Why is "Sleeping through the night" the gold standard?

Why is "Sleeping through the night" the gold standard?

Infant sleep... a topic that usually stirs debate, strong feelings, difference in parenting styles and sometimes divide amongst families. With the advances in technology and the fact we all now have access to screeds of information at the touch of button infant sleep has now catapulted into the limelight on any parenting forum.

So my question is 'why is “sleeping through the night” the gold standard?' and 'what exactly defines sleeping through?'d Is it sleeping a stretch of 6-8 hours? Is it sleeping from midnight till morning? What is morning? 5,6 or 7am? Is it sleeping 7pm – 7am?

sleeping baby

In a recnt facebook survey I conducted just short of 80% of adults claimed they woke at least once a night for various reasons so why is it we are all waiting for the day our child stops waking at night. It is common for babies and children to wake during the night, just like adults. When they are younger they seek our support during those wake ups and as they get older they tend to learn to manage themselves when they stir…. Only last week my 8 year old was up independantly feeding our cats at 4am without my support!

So where have our expectations come from and what exactly is normal?

Something that really gets to me is when a new parent is asked “Is he/she a good baby?” or the elusive “are they sleeping well?” – come on people, what are you expecting to hear! Even with good intention behind the questions in an instant we are associating a newborn that wakes frequently, has unsettled moments or requires parental closeness with being somewhat not ok. And guess what? ALL of that behaviour for a newborn is NORMAL.

 A Longitudinal Study of Sleep Behaviour in Normal Infants during the First Year of Life published in the Journal of Clinical Sleep Medicine (Bruni O, 2014) has found that sleep duration for the early infancy period varies from 10-17 hours in 24 hours. It also found that during the first 6 months high variability in day and nighttime sleep patterns was very common with more stability in sleep from 6 months of age, however waking 1-2 times a night at all ages was most common.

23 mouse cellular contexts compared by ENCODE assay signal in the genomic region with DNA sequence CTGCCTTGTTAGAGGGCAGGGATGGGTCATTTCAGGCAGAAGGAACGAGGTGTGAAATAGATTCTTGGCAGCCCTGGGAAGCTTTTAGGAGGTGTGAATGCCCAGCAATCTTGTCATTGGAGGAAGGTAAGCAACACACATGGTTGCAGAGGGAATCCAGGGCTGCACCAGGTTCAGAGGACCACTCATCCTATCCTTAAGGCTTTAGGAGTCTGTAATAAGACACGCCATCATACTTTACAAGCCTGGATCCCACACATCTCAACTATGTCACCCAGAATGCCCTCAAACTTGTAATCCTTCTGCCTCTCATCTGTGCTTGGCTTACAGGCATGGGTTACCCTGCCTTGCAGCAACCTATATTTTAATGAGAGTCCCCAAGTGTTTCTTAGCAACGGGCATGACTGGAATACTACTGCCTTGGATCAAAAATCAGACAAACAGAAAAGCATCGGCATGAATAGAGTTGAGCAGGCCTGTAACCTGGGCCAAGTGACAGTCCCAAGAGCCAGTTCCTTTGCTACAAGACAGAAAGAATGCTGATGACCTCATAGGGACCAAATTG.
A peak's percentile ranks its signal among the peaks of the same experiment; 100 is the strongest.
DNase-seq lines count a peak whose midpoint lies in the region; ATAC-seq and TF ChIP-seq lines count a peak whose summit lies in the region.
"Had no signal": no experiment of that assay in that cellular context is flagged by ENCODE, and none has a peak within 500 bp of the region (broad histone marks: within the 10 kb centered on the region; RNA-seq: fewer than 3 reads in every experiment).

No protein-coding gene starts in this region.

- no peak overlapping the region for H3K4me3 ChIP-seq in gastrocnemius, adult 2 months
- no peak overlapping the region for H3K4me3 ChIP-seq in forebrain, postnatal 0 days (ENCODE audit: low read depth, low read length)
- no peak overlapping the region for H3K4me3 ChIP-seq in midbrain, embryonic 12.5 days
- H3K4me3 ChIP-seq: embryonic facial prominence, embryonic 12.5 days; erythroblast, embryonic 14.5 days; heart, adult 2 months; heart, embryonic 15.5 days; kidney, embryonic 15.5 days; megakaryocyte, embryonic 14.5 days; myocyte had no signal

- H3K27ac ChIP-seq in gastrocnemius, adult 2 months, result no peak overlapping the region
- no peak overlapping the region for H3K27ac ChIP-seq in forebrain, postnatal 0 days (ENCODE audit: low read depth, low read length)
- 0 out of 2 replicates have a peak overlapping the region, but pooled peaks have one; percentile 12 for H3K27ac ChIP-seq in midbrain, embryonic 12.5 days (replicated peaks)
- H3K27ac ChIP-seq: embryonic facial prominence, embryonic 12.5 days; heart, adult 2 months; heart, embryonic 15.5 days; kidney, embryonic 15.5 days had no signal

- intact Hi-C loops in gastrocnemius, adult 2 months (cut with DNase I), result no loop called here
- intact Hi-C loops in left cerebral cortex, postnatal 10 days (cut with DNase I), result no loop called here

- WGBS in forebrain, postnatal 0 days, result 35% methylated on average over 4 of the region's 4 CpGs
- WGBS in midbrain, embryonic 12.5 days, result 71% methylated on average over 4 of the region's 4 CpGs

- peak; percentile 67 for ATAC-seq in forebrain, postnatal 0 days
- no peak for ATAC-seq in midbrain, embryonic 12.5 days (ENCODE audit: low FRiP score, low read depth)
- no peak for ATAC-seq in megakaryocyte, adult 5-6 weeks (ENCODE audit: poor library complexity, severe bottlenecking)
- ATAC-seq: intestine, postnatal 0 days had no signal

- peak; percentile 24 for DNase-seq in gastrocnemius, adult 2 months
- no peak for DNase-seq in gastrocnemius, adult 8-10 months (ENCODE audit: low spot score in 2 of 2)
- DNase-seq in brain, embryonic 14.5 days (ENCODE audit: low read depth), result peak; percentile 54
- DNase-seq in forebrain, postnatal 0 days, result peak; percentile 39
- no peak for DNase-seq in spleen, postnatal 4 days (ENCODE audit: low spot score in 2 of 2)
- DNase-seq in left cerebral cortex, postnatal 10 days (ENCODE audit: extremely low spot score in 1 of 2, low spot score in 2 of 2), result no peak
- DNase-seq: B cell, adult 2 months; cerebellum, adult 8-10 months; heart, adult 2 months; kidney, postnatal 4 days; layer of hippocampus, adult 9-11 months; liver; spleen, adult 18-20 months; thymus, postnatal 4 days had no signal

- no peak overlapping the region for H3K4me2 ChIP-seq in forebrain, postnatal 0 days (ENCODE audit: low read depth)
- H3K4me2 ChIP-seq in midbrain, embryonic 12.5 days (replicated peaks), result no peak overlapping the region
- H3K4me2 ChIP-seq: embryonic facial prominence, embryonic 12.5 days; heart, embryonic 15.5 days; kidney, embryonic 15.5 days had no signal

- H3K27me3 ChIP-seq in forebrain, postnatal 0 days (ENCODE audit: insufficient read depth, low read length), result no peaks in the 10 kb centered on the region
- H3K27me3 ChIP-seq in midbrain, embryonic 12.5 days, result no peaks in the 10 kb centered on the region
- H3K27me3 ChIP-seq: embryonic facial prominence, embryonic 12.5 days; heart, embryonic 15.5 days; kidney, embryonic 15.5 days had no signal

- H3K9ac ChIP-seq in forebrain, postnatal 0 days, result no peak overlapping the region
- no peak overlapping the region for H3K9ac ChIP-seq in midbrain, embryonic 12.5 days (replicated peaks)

Another interesting finding from the study showed that there are so many infulential factors when it comes to what is considered as “normal” sleep patterns. Things like cultural influence, infants age and developmental stages, parental interactions and support impacted greatly on infant sleep. 

So how do we define ‘normal’ or ‘good’ sleeping in our babies…. Well I’m not sure we can! There is so much variance, so many differing opinions, so many influencing factors and more than enough conflicting advice that I believe we need to approach sleep on a purely individual basis!

My motto is and always has been ‘If you are ok with how you are approaching sleep with your baby then it’s fine’. Other peoples advice, input and opinions do not matter if you aren’t seeking their support.

On the flipside infant sleep behaviour can and does greatly impact on maternal and family wellbeing, I get that. Sometimes infant sleep, or lack of, contributes to incidences of postnatal depression and depletion and I totally support all families that can identify and admit that. If you need to make changes around how you manage or support your babys sleep then by all mean seek the support and/or advice of those you trust to help make the changes you desire. There are some amazing resources and awesome people who can help you to implement some gentle support to aid you and your baby to find more peace with their sleep behaviour.

To sum up, sleep is essential for health and wellbeing, growth and recovery but please don’t set your expectations of what it should be based on societies idealisations. Sleep is so indervidual we can not expect everyone, including babies, to fall into the same sleep behaviours.

If it’s not a problem for you, it’s not a problem.

Take care

Zalie xxxx


Bruni O, B. E. (2014). Longitudinal Study of Sleep Behavior in Normal Infants during the First Year of Life. Journal of Clinical Sleep Medicine.



Back to blog

Leave a comment

Please note, comments need to be approved before they are published.